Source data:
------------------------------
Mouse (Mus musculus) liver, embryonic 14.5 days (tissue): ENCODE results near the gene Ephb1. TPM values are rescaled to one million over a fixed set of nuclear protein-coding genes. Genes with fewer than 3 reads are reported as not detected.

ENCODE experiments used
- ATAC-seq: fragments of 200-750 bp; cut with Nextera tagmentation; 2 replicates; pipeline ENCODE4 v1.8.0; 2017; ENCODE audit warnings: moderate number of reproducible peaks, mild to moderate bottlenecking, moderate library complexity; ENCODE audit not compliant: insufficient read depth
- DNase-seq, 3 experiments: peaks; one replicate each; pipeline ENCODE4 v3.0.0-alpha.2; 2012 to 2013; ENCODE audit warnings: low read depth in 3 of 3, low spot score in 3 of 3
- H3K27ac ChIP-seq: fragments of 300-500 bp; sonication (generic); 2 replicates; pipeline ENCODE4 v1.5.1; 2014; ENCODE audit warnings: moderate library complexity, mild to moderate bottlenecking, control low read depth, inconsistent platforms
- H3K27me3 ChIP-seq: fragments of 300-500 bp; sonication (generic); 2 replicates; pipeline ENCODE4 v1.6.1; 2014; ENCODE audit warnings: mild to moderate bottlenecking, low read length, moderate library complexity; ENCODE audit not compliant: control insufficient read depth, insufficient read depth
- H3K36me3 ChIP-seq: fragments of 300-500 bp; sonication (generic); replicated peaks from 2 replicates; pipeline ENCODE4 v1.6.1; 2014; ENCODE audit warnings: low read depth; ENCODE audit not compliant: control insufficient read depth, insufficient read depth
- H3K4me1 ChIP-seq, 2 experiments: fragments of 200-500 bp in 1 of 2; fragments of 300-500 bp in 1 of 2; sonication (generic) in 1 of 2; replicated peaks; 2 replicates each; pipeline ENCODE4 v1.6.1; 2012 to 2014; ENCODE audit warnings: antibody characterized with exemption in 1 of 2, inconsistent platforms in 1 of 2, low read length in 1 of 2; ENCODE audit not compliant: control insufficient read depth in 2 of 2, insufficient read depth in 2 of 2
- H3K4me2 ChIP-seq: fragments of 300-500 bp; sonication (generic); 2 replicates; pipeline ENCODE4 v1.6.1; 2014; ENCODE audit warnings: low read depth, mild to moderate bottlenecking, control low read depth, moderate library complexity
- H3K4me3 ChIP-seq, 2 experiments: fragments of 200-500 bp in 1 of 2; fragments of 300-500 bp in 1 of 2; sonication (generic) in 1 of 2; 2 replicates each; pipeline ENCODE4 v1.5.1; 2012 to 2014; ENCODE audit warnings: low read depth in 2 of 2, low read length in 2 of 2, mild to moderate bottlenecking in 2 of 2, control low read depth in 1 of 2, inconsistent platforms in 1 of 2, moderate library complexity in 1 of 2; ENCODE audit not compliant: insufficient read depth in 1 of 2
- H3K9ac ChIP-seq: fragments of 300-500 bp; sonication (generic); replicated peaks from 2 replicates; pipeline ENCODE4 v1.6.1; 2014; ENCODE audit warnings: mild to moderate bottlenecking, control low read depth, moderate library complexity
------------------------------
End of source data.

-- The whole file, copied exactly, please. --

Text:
Mouse (Mus musculus) liver, embryonic 14.5 days (tissue): ENCODE results near the gene Ephb1. TPM values are rescaled to one million over a fixed set of nuclear protein-coding genes. Genes with fewer than 3 reads are reported as not detected.

ENCODE experiments used
- ATAC-seq: fragments of 200-750 bp; cut with Nextera tagmentation; 2 replicates; pipeline ENCODE4 v1.8.0; 2017; ENCODE audit warnings: moderate number of reproducible peaks, mild to moderate bottlenecking, moderate library complexity; ENCODE audit not compliant: insufficient read depth
- DNase-seq, 3 experiments: peaks; one replicate each; pipeline ENCODE4 v3.0.0-alpha.2; 2012 to 2013; ENCODE audit warnings: low read depth in 3 of 3, low spot score in 3 of 3
- H3K27ac ChIP-seq: fragments of 300-500 bp; sonication (generic); 2 replicates; pipeline ENCODE4 v1.5.1; 2014; ENCODE audit warnings: moderate library complexity, mild to moderate bottlenecking, control low read depth, inconsistent platforms
- H3K27me3 ChIP-seq: fragments of 300-500 bp; sonication (generic); 2 replicates; pipeline ENCODE4 v1.6.1; 2014; ENCODE audit warnings: mild to moderate bottlenecking, low read length, moderate library complexity; ENCODE audit not compliant: control insufficient read depth, insufficient read depth
- H3K36me3 ChIP-seq: fragments of 300-500 bp; sonication (generic); replicated peaks from 2 replicates; pipeline ENCODE4 v1.6.1; 2014; ENCODE audit warnings: low read depth; ENCODE audit not compliant: control insufficient read depth, insufficient read depth
- H3K4me1 ChIP-seq, 2 experiments: fragments of 200-500 bp in 1 of 2; fragments of 300-500 bp in 1 of 2; sonication (generic) in 1 of 2; replicated peaks; 2 replicates each; pipeline ENCODE4 v1.6.1; 2012 to 2014; ENCODE audit warnings: antibody characterized with exemption in 1 of 2, inconsistent platforms in 1 of 2, low read length in 1 of 2; ENCODE audit not compliant: control insufficient read depth in 2 of 2, insufficient read depth in 2 of 2
- H3K4me2 ChIP-seq: fragments of 300-500 bp; sonication (generic); 2 replicates; pipeline ENCODE4 v1.6.1; 2014; ENCODE audit warnings: low read depth, mild to moderate bottlenecking, control low read depth, moderate library complexity
- H3K4me3 ChIP-seq, 2 experiments: fragments of 200-500 bp in 1 of 2; fragments of 300-500 bp in 1 of 2; sonication (generic) in 1 of 2; 2 replicates each; pipeline ENCODE4 v1.5.1; 2012 to 2014; ENCODE audit warnings: low read depth in 2 of 2, low read length in 2 of 2, mild to moderate bottlenecking in 2 of 2, control low read depth in 1 of 2, inconsistent platforms in 1 of 2, moderate library complexity in 1 of 2; ENCODE audit not compliant: insufficient read depth in 1 of 2
- H3K9ac ChIP-seq: fragments of 300-500 bp; sonication (generic); replicated peaks from 2 replicates; pipeline ENCODE4 v1.6.1; 2014; ENCODE audit warnings: mild to moderate bottlenecking, control low read depth, moderate library complexity